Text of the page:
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Concerns over Development on Lantau
Long-term Monitoring of Butterflies at Mui Wo (17 Jun 2014)

"Butterfly Surveyor" continually monitors diverse butterfly hotspots in the territory. Green Power included Mui Wo on Lantau in the monitoring this year. The preliminary ecological survey shows the area is rich in butterflies. Also, due to the government's ongoing efforts to push for development of Lantau, Green Power wishes to gather butterfly ecological data from different areas of Lantau as soon as possible.

64 Butterflies Species recorded at Mui Wo

Three preliminary ecological surveys were conducted in Mui Wo. The route was from Chung Hau to Wo Tin, and 64 butterfly species were recorded. Among them were 14 uncommon species and 2 rare species: Cojoined Swift (Pelopidas conjunctus) and Falcate Oak Blue (Mahathala ameria). The former is larger than regular Skippers, while the shape of hindwings of the latter is chipped and easily recognised. Mui Wo is connected to Lantau North Country Park and Lantau South Country Park, allowing movements of species between the three areas. Mui Wo also has various types of habitats for butterflies. According to past records, 85 species of butterflies have been recorded at Mui Wo. It is believed that there will be more surprising discoveries by Butterfly Surveyors later.

The inclusion of Mui Wo as a location for continual monitoring is due to the government’s ever increasing calls for Lantau’s development. Remarks from a member of newly established "Lantau Development Advisory Committee", saying it is not impossible to release land from Lantau country parks, has raised many concerns about the conservation and development of Lantau. Lantau Island is in southwestern Hong Kong, and like Sai Kung Peninsula in the northeast acts as an important "backyard" for Hong Kong people, with lush greenery. 70% of Lantau falls within country parks, and there are eight locations designated as Sites of Special Scientific Interest (out of 70 throughout Hong Kong). With regards to discussions on development and conservation, development should not take priority over conservation.

There are at least 13 known butterfly hotspots on Lantau, such as Pui O, Tong Fuk, and Sha Lo Wan. Only very few of these hotspots are located in country parks, while the rest are located on the boundaries of country parks. Such hotspots in country park enclaves can be easily affected by developments. Early in 2008, Green Power began conducting butterfly surveys at San Tau, which is one of these hotspots. Within the last six years, there were between 60 to 90 butterfly species recorded each year, with little variation in number of species. Mui Wo is also one of the butterfly hotspots on Lantau.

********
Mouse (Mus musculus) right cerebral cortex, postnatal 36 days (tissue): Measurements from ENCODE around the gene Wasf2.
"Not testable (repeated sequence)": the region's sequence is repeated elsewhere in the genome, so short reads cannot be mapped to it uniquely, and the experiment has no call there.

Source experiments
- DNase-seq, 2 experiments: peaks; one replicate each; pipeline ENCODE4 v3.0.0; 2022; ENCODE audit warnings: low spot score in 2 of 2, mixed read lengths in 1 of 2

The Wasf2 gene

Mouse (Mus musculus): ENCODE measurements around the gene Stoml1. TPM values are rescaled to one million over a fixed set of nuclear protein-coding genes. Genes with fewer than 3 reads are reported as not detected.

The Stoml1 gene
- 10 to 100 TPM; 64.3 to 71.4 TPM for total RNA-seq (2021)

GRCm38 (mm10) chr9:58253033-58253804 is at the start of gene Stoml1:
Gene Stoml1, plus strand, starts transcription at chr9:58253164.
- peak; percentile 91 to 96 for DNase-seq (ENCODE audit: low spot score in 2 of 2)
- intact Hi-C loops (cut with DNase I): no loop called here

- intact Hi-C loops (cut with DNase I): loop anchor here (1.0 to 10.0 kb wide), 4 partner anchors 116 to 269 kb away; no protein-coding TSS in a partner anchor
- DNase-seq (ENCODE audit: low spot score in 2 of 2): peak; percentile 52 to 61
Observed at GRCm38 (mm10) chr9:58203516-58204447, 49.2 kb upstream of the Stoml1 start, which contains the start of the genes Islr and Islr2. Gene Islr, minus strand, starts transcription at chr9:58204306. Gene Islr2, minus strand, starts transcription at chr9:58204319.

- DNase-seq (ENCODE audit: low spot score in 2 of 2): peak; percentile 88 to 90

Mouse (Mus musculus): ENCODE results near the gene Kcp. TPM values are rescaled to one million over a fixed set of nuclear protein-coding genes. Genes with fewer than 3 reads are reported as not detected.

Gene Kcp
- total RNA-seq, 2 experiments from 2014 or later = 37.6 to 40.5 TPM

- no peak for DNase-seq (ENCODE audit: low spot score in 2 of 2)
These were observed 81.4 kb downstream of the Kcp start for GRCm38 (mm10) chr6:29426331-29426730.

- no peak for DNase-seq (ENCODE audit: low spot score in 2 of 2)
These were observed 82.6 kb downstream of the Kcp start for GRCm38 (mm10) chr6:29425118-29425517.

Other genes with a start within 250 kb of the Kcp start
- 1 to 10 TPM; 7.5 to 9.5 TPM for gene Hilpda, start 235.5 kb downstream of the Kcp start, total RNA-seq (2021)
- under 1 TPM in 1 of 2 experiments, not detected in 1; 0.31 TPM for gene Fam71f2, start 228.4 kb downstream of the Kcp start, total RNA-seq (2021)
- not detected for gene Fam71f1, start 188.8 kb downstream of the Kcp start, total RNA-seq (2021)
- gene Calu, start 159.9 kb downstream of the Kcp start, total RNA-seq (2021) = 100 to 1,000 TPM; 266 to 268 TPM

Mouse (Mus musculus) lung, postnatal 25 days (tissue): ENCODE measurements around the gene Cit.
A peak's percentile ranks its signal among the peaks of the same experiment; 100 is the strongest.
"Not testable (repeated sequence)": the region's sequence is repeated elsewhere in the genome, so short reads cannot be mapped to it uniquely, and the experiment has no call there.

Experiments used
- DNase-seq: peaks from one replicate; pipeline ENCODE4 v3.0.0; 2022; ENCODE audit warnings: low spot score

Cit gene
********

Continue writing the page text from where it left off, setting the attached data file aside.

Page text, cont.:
22-person Butterfly Monitoring Team

The government has previously raised and announced various development plans for Lantau; major ones include the Hong Kong-Zhuhai-Macao Bridge, Tung Chung New Town Extension, Tuen Mun-Chek Lap Kok Link, third runway for the Hong Kong International Airport and land reclamation for Siu Ho Wan and Sunny Bay. The completion of transportation development will bring more ancillary facilities and real estate to Lantau, which will increase the demand for land. Rural land could be readily included in the development. On Lantau, much idle rural land that was formerly farmland, greenbelt and conservation area may be developed, subject to applying to amend its land use. It is worrying that these habitats as well as the butterflies may eventually disappear.

Since members of Lantau Development Advisory Committee had recommended developing the country parks of Lantau and improving its transportation to increase development potential, Green Power strongly opposes the suggestions. The Lantau North Country Park and Lantau South Country Park cannot be reduced in size due to economic development, even if little land would be released.

Green Power further noted that currently Tung Chung Road is a restricted road. This protects the entire South Lantau. It is worrying that "traffic improvement" would be used as a reason for developing Tung Chung Road. Compared with the development projects, traffic improvement of Lantau seems to be a reasonable request, but once Tung Chung Road is opened, development of Lantau would not cease. For this reason, any suggestions to open Tung Chung Road require careful consideration.

A 22-person Butterfly Monitoring Team will regularly record the butterfly species and their numbers at Mui Wo. Data collected will be given to relevant departments for their reference. As butterflies indicate the ecological value of habitats, any changes in their variety and number may reflect the status of a particular environment.

Mui Wo
Cojoined Swift (Pelopidas conjunctus)
Falcate Oak Blue (Mahathala ameria)
Tung Chung New Town


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